Glen Taylor has executed some goofy and head-scratching decisions in his long stewardship as Timberwolves owner. This one he got right.
As rumored for weeks, Taylor jettisoned David Kahn as president of basketball operations and replaced him with a new homegrown basketball boss, Flip Saunders.
That’s Step 1 in the organization’s never-ending series of critical offseason makeovers. Step 2 involves veteran coach Rick Adelman returning next season, and one can only assume that news of Saunders’ arrival came with Adelman’s approval.
It stands to reason that Taylor would not proceed down this path without consulting Adelman about a partnership with Saunders in making personnel decisions. The team still hasn’t announced whether Adelman will step away from coaching to focus on his wife’s health, but Thursday’s news of a potential Saunders-Adelman union brought renewed hope for this beleaguered organization.
That’s not to say this move comes without some risk. Saunders is a career coach who now has final say on personnel matters. Coaches and general managers often approach decisions from different perspectives. Saunders will need to develop chemistry and align his overall vision with Adelman, a Hall of Fame coach who maintains significant influence over the operation.
But Saunders brings competency and credibility to his role. The difference between his basketball acumen and Kahn’s can be measured in light years. Saunders knows the game and he has an eye for talent. The draft won’t continue to be such a crapshoot on his watch.
Wolves employees at every level can trust that Saunders knows how to evaluate talent. They felt the opposite with Kahn. A litany of injuries sabotaged the past two seasons and can’t be placed solely at Kahn’s feet, but the totality of his tenure and collection of draft-night misses left Taylor with no choice but to part ways.
Kahn always tried to be the smartest guy in the room, which is bearable when a person is a) really, really good at his job or b) actually the smartest guy in the room. Kahn’s arrogance just served to alienate people and make him an easy target for criticism.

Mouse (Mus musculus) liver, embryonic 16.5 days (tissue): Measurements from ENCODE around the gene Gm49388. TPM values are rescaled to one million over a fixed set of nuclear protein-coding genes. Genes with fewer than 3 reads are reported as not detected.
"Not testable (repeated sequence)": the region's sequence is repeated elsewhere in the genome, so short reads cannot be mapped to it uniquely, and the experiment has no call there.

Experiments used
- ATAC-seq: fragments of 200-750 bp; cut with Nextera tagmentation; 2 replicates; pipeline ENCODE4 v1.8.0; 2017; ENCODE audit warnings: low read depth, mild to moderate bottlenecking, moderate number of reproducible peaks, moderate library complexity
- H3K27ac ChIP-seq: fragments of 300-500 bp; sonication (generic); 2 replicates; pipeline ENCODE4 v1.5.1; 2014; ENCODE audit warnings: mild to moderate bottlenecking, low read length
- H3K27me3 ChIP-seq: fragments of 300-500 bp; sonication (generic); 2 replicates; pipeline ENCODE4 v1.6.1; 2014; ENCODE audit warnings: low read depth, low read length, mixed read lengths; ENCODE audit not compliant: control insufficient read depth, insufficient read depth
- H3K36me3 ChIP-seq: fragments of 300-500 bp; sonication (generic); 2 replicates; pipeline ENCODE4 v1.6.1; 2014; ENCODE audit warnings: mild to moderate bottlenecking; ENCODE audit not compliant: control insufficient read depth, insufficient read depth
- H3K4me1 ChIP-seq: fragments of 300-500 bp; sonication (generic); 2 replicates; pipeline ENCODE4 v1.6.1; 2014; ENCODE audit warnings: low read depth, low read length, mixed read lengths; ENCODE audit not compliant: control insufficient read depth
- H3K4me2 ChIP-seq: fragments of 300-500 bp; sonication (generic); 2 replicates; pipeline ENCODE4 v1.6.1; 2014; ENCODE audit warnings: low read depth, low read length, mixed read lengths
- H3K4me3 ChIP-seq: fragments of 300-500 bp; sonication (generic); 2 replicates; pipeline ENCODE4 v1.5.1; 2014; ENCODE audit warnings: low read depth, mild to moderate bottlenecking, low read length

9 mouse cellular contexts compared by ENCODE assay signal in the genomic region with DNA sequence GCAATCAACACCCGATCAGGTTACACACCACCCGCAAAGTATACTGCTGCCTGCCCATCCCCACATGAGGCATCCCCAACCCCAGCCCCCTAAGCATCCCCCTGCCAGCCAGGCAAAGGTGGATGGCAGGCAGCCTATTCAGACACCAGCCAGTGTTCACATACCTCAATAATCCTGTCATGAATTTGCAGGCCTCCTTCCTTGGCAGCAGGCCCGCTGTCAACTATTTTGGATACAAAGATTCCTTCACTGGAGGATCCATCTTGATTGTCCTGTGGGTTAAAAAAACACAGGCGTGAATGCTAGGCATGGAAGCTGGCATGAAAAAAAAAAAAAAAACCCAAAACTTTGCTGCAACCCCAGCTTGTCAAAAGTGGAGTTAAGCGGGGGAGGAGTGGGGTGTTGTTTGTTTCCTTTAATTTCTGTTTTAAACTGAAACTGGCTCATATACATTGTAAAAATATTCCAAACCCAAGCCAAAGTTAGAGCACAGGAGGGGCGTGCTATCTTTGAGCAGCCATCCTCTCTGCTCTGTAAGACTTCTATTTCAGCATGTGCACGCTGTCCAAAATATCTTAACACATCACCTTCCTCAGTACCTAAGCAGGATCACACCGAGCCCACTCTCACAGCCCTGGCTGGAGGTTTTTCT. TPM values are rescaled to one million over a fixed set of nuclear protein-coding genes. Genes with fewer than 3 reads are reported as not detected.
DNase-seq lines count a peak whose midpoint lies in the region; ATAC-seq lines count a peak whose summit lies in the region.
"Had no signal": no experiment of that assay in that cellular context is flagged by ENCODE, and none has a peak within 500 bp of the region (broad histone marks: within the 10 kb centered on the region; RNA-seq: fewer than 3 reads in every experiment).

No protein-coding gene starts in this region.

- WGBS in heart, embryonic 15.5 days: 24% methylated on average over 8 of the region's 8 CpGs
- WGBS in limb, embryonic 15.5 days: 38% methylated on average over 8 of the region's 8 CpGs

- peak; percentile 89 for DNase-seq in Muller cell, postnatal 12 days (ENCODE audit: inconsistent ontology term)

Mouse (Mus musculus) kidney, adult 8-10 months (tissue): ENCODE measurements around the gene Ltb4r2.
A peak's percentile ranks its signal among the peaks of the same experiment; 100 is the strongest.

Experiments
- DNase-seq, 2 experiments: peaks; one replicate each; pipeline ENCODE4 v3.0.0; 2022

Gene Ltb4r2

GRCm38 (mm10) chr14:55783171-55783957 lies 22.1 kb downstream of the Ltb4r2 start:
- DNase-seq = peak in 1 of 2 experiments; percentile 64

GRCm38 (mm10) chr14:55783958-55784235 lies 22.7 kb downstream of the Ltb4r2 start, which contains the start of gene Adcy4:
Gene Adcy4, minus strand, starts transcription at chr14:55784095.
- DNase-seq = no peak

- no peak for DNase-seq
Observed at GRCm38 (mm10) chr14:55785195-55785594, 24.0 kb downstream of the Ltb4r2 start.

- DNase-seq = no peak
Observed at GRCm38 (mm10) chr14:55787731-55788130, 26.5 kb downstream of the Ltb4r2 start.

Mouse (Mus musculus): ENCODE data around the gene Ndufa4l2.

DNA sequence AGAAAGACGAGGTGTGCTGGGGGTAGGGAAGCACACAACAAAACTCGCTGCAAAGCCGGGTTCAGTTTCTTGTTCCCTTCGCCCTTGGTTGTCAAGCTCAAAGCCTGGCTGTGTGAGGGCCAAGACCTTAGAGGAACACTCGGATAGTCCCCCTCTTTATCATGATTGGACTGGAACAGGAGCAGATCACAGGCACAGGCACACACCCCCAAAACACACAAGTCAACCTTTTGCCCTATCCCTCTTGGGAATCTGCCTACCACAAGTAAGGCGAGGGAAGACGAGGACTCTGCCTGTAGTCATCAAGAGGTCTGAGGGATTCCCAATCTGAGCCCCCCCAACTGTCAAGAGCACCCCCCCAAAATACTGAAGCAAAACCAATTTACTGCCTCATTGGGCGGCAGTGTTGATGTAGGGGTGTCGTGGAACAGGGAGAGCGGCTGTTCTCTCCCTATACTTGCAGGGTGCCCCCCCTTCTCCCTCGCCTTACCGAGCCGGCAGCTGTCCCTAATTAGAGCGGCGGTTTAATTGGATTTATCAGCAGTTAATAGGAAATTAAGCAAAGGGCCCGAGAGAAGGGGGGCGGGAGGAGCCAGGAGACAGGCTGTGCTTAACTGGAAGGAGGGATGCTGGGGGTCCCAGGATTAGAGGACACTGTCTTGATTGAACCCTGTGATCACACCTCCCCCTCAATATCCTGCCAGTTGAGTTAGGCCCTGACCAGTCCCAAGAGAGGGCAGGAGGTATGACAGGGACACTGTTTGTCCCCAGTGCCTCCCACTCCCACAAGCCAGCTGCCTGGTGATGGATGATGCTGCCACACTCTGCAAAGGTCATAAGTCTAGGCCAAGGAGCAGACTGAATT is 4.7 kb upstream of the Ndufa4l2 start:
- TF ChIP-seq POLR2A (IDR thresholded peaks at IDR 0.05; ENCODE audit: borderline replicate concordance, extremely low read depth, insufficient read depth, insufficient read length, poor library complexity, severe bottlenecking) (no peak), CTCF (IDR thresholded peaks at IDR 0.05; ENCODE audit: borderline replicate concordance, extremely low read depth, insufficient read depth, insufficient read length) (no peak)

The Wolves had to turn the page and Saunders’ ties to the organization and close relationship with Taylor should make for a smooth transition. A meaty to-do list awaits his arrival.
Adelman’s future is the top priority. That answer should come shortly. But the team also needs to re-sign bruising center Nikola Pekovic, convince Andrei Kirilenko and Chase Budinger to return and decide whether to trade or keep Derrick Williams.
In the big picture, Saunders must sell his vision to star forward Kevin Love, who has dropped hints that he will exercise his opt-out clause in 2015. Kahn angered Love by declining to offer him a five-year maximum contract, which resulted in Love’s ill-timed quotes to Yahoo! Sports this season.
The frosty relationship between Love and Kahn became fodder for speculation that Love would carry his grudge on his way out of town at the earliest opportunity. Whether that’s actually true or not, Taylor couldn’t risk losing his best player. Love can walk in two seasons and the team needs to discern whether he wants a long-term future here.
Love’s desire to win remains undeniable. He wants to feel confident in the direction and future of the organization. Now, he must do his part and buy into the team concept completely and lead the way.
The Wolves have had so many things go haywire over the years that any optimism usually comes with a word of caution. But a nucleus of Saunders, Adelman, Love, Rubio and Pekovic gives the organization a solid foundation to build upon. The construction part now rests on Saunders’ shoulders.
His official return to the organization should resonate with fans. Saunders is the only coach to lead the Wolves to the playoffs. He still lives in town and maintains a visible presence in the basketball community.
Yes, he’s stepping into a new role, but he’s a smart basketball man. That’s a good start.